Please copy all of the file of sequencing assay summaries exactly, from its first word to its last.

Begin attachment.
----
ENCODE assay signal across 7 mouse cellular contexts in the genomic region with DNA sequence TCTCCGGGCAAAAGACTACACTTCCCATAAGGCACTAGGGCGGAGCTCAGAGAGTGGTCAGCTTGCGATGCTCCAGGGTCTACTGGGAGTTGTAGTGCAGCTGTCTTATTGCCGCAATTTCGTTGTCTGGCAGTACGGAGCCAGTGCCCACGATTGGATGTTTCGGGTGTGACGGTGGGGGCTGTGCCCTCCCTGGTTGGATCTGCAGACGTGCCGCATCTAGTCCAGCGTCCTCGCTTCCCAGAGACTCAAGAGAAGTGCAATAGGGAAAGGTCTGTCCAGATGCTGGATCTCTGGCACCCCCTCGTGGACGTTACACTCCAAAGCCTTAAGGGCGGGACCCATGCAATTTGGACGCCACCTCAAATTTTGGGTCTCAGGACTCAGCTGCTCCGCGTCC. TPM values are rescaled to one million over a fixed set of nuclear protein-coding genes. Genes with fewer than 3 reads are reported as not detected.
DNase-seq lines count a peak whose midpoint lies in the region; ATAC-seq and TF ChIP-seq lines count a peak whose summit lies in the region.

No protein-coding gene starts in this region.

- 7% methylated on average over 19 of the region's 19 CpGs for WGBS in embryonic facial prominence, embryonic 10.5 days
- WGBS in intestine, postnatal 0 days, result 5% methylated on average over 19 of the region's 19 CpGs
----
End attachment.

ENCODE assay signal across 7 mouse cellular contexts in the genomic region with DNA sequence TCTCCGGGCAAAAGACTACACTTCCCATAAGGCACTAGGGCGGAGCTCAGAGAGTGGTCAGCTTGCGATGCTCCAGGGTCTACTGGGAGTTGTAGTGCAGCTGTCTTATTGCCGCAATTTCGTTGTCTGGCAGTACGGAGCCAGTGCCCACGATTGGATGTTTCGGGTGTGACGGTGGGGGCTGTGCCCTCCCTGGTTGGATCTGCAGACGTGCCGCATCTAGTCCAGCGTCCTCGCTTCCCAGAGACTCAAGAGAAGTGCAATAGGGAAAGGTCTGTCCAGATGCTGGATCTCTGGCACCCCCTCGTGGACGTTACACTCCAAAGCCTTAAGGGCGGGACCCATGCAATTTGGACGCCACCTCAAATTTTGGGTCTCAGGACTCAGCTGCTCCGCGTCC. TPM values are rescaled to one million over a fixed set of nuclear protein-coding genes. Genes with fewer than 3 reads are reported as not detected.
DNase-seq lines count a peak whose midpoint lies in the region; ATAC-seq and TF ChIP-seq lines count a peak whose summit lies in the region.

No protein-coding gene starts in this region.

- 7% methylated on average over 19 of the region's 19 CpGs for WGBS in embryonic facial prominence, embryonic 10.5 days
- WGBS in intestine, postnatal 0 days, result 5% methylated on average over 19 of the region's 19 CpGs